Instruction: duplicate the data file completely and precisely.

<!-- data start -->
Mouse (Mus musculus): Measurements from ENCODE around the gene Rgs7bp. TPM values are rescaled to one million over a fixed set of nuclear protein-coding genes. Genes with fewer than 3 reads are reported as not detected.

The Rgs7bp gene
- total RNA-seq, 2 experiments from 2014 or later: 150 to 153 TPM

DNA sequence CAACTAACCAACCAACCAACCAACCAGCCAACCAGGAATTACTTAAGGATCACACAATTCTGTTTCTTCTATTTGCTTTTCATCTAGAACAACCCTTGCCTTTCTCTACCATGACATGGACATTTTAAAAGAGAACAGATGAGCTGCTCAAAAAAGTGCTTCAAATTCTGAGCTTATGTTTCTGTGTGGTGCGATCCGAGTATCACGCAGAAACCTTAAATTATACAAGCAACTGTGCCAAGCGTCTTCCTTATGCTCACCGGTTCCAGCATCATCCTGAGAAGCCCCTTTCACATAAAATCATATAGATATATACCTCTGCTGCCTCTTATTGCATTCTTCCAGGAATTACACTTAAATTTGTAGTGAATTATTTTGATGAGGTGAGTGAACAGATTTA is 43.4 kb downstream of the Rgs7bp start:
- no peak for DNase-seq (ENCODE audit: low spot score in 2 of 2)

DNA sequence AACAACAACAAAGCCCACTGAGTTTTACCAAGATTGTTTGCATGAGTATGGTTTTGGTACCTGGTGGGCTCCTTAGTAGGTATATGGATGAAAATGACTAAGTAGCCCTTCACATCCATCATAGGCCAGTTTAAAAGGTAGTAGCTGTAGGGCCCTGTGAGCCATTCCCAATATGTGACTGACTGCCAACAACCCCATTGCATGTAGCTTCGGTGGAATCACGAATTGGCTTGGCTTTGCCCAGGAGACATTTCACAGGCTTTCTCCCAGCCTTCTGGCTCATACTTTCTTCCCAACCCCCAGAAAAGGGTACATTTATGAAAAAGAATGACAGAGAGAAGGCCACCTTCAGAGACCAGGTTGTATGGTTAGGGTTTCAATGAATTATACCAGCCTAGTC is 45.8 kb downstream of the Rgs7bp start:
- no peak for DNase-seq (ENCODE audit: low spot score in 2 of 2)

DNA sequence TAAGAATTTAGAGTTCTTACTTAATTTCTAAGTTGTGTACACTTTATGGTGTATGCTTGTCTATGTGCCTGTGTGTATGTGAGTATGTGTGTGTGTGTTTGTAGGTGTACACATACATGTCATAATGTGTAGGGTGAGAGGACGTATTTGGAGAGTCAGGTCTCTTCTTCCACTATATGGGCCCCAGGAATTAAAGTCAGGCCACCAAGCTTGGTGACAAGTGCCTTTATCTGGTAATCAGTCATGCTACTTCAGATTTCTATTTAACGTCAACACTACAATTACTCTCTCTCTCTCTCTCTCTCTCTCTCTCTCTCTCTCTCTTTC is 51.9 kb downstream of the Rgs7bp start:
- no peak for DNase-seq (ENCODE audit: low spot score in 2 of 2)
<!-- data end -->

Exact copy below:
Mouse (Mus musculus): Measurements from ENCODE around the gene Rgs7bp. TPM values are rescaled to one million over a fixed set of nuclear protein-coding genes. Genes with fewer than 3 reads are reported as not detected.

The Rgs7bp gene
- total RNA-seq, 2 experiments from 2014 or later: 150 to 153 TPM

DNA sequence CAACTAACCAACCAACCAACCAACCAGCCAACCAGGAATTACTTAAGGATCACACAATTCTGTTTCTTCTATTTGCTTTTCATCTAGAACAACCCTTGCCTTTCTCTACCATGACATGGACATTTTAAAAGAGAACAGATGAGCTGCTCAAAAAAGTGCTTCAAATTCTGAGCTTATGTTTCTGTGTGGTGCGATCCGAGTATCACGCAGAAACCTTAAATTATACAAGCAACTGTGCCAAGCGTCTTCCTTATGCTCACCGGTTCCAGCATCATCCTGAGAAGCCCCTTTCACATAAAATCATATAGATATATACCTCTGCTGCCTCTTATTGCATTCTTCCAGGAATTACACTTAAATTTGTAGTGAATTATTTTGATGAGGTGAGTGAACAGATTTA is 43.4 kb downstream of the Rgs7bp start:
- no peak for DNase-seq (ENCODE audit: low spot score in 2 of 2)

DNA sequence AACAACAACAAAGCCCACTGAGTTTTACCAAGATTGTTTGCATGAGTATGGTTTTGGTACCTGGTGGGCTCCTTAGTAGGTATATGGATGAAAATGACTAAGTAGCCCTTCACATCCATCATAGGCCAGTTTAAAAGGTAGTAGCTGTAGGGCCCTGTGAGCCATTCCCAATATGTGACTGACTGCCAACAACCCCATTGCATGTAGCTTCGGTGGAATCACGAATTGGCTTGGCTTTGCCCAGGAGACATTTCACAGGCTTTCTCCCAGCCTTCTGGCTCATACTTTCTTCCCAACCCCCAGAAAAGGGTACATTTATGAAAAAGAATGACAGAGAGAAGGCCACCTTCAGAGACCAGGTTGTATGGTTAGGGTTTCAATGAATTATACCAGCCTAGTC is 45.8 kb downstream of the Rgs7bp start:
- no peak for DNase-seq (ENCODE audit: low spot score in 2 of 2)

DNA sequence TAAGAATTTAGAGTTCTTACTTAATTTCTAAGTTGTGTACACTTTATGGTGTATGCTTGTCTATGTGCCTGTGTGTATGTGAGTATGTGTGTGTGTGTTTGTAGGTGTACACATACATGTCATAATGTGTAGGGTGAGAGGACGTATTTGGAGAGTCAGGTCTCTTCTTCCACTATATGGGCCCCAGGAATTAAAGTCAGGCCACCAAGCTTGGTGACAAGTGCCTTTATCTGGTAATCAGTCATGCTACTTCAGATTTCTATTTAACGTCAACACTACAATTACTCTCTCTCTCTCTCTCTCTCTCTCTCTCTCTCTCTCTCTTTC is 51.9 kb downstream of the Rgs7bp start:
- no peak for DNase-seq (ENCODE audit: low spot score in 2 of 2)